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Album Review: Omar Apollo’s “Friends EP”

It’s a Friday or Saturday night. You’re head-deep in sad-boi hours —something that’s been all too common of an occurrence lately. You need some new and refreshing sounds to stay by your side in these desperate times. Who do you turn to? Whose name do you call out to in the wee hours of the night? This past weekend, I called out to Omar Apollo.

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Omar Apollo, whose real name is Omar Velasco, is a 21-year-old singer-songwriter from rural Indiana, a place where a first-generation Mexican-American like Apollo would certainly stick out. And while reggaeton’s popularity seems to be infectious at the moment, Chicanos like Apollo still stick out in the American music scene as well, especially in the realms of alternative and r&b — Apollo’s bread and butter.

But of course, being Chicano, Apollo couldn’t just leave his bread and butter unseasoned, now could he? So Apollo did what he had to do and delivered his second EP, Friends, on April 10th to hungry listeners, stuffing it full with lush vocals, silky guitar textures, ear-pleasing harmonies, and addictive melodies. Although short at only seven songs, the EP is anything but one-note: you get your characteristic in-your-feels anthems like “Hearing Your Voice” (which would be well-suited in a Kevin Abstract record) and “Trouble,” a chill, perfect-for-a-kick-back, “Kick Back,” the titular, folk-esque “Friends,” and even some funk and groove-inspired tracks like “Ashamed” and “So Good.”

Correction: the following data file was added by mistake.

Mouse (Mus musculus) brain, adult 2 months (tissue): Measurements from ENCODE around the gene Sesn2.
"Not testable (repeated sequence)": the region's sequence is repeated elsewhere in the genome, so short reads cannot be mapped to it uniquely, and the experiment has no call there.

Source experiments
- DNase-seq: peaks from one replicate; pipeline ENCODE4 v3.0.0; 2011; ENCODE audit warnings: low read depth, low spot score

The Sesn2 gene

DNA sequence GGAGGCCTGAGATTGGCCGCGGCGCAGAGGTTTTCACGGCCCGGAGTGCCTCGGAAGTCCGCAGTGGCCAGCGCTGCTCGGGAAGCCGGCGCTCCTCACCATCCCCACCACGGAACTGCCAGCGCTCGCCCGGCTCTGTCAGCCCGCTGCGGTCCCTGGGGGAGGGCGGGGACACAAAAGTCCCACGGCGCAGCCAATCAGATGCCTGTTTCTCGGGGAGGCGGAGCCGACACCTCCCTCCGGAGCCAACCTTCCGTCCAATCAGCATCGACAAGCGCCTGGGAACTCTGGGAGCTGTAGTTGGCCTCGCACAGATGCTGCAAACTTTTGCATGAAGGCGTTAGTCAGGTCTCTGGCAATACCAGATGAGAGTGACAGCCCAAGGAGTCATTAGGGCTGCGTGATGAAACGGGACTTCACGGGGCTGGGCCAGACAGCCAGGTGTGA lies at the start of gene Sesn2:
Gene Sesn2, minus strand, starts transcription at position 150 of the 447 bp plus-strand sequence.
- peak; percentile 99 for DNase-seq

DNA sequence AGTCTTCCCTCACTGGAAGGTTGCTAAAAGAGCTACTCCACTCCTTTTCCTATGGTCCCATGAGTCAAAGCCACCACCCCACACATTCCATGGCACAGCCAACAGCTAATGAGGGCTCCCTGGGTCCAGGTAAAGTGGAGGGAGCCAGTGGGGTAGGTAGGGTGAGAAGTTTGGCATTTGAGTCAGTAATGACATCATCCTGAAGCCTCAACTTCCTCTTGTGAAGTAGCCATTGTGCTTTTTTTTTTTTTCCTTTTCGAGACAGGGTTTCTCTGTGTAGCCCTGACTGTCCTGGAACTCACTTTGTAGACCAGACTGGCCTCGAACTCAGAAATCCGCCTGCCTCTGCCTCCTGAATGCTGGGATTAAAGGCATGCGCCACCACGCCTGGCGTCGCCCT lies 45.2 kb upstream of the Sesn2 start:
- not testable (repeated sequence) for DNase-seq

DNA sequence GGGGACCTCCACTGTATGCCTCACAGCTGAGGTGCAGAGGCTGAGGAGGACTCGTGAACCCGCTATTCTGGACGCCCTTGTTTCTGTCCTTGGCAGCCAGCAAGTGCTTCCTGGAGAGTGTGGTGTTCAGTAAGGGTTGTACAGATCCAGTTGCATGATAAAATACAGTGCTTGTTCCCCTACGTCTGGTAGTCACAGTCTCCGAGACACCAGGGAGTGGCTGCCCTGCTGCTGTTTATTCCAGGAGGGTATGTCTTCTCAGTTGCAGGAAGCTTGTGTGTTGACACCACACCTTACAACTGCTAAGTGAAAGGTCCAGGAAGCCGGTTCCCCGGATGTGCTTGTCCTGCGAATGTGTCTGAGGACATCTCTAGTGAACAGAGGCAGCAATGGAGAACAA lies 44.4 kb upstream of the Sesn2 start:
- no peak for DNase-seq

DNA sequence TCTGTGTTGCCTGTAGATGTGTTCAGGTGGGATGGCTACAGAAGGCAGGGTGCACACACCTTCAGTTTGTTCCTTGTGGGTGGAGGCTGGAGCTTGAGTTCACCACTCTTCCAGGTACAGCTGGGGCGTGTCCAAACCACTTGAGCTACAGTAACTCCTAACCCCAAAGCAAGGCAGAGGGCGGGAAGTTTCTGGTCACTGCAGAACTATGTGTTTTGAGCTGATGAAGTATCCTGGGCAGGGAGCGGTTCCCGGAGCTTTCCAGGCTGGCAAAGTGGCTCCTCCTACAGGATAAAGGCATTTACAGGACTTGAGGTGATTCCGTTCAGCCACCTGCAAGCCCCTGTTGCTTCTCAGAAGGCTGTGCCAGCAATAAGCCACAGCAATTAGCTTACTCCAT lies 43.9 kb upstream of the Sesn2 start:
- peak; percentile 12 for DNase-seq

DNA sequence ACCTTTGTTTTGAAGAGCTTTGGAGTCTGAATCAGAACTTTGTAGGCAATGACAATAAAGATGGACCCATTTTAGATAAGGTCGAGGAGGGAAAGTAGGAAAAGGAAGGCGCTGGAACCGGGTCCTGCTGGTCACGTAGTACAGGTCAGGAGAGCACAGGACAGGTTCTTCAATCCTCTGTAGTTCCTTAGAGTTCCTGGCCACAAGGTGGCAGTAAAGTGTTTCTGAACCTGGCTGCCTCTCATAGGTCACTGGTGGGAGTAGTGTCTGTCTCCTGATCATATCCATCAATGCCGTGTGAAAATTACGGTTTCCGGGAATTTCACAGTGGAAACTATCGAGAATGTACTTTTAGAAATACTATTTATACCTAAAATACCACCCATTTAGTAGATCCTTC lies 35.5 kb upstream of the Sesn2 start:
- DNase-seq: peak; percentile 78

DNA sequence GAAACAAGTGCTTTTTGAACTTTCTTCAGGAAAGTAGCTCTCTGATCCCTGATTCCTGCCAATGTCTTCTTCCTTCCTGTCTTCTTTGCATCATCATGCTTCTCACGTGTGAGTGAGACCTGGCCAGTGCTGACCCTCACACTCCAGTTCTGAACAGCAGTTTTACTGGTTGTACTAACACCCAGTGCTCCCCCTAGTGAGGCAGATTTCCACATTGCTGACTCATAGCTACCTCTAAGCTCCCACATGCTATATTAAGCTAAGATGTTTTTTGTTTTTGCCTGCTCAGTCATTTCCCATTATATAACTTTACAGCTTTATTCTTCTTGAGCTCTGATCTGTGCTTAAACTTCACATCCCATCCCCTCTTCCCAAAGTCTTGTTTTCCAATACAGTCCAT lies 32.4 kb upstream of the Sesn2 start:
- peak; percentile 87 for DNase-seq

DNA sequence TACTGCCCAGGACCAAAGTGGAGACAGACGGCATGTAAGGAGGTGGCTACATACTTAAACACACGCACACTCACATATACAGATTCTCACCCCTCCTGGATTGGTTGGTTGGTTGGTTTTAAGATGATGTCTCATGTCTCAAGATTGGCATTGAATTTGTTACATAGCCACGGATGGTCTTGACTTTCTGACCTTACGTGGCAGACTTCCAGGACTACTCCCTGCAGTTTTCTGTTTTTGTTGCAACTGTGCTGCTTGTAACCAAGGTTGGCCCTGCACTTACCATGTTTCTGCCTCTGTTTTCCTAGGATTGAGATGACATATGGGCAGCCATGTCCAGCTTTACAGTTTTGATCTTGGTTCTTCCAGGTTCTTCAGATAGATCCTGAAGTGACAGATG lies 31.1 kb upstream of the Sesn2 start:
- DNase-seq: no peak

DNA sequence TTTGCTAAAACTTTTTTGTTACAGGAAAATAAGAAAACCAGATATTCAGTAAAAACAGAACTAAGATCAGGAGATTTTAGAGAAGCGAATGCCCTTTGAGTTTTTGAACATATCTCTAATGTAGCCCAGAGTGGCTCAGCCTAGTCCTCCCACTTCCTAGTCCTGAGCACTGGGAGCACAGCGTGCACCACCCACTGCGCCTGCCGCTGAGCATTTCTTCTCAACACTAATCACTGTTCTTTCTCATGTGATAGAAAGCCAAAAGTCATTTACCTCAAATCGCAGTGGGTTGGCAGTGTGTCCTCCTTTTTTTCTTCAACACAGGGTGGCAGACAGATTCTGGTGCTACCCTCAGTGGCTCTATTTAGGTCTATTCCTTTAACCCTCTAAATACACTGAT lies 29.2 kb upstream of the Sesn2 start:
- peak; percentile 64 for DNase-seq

“Trouble” music video video via Youtube

While all of the tracks are essentially love songs — that’s Omar Apollo for you — there’s also recurring motifs of change, how feelings develop over time, and growing older; I guess these are some fundamental aspects of relationships but nevertheless, it would not be a stretch to say that you’ll take out your headphones having enjoyed at least some aspect of the EP, even if you’re not the biggest fan of love songs or indie or R&B. If you have a little over 20 minutes to spare on a relaxing, weekend night, I promise it will be well spent in Omar Apollo’s company.

Friends embed via Spotify